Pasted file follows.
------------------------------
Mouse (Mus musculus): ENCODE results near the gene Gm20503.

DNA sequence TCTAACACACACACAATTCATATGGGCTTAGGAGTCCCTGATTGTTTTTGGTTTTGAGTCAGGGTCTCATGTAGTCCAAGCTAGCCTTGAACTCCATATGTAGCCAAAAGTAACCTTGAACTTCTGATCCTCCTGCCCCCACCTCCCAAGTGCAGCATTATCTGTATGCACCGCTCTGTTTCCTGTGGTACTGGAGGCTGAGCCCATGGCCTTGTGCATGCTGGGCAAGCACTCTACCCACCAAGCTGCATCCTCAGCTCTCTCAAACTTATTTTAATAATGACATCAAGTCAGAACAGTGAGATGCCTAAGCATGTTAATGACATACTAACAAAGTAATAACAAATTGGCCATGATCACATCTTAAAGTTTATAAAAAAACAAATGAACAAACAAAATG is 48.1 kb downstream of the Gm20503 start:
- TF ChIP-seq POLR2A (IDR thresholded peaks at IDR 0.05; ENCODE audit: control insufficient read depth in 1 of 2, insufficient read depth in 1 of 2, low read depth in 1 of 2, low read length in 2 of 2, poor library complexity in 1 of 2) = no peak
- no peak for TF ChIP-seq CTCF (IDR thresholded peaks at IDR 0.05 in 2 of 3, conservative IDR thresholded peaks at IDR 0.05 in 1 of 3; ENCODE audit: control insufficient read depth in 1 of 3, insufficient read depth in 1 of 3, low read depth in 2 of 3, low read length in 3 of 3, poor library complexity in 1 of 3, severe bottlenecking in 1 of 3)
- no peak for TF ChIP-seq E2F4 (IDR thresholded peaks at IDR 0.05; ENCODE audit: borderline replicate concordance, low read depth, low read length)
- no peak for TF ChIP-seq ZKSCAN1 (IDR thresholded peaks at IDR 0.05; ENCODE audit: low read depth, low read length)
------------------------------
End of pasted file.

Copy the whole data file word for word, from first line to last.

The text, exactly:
Mouse (Mus musculus): ENCODE results near the gene Gm20503.

DNA sequence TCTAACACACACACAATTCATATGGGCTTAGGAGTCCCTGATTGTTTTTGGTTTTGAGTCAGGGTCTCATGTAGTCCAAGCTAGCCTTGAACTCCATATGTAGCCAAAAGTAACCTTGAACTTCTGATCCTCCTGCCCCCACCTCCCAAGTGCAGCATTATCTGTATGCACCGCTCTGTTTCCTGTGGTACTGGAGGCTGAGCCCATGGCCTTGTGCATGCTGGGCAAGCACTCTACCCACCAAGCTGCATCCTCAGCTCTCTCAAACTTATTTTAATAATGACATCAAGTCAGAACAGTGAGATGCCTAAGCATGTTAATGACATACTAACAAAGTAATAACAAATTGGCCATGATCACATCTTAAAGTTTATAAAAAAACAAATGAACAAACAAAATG is 48.1 kb downstream of the Gm20503 start:
- TF ChIP-seq POLR2A (IDR thresholded peaks at IDR 0.05; ENCODE audit: control insufficient read depth in 1 of 2, insufficient read depth in 1 of 2, low read depth in 1 of 2, low read length in 2 of 2, poor library complexity in 1 of 2) = no peak
- no peak for TF ChIP-seq CTCF (IDR thresholded peaks at IDR 0.05 in 2 of 3, conservative IDR thresholded peaks at IDR 0.05 in 1 of 3; ENCODE audit: control insufficient read depth in 1 of 3, insufficient read depth in 1 of 3, low read depth in 2 of 3, low read length in 3 of 3, poor library complexity in 1 of 3, severe bottlenecking in 1 of 3)
- no peak for TF ChIP-seq E2F4 (IDR thresholded peaks at IDR 0.05; ENCODE audit: borderline replicate concordance, low read depth, low read length)
- no peak for TF ChIP-seq ZKSCAN1 (IDR thresholded peaks at IDR 0.05; ENCODE audit: low read depth, low read length)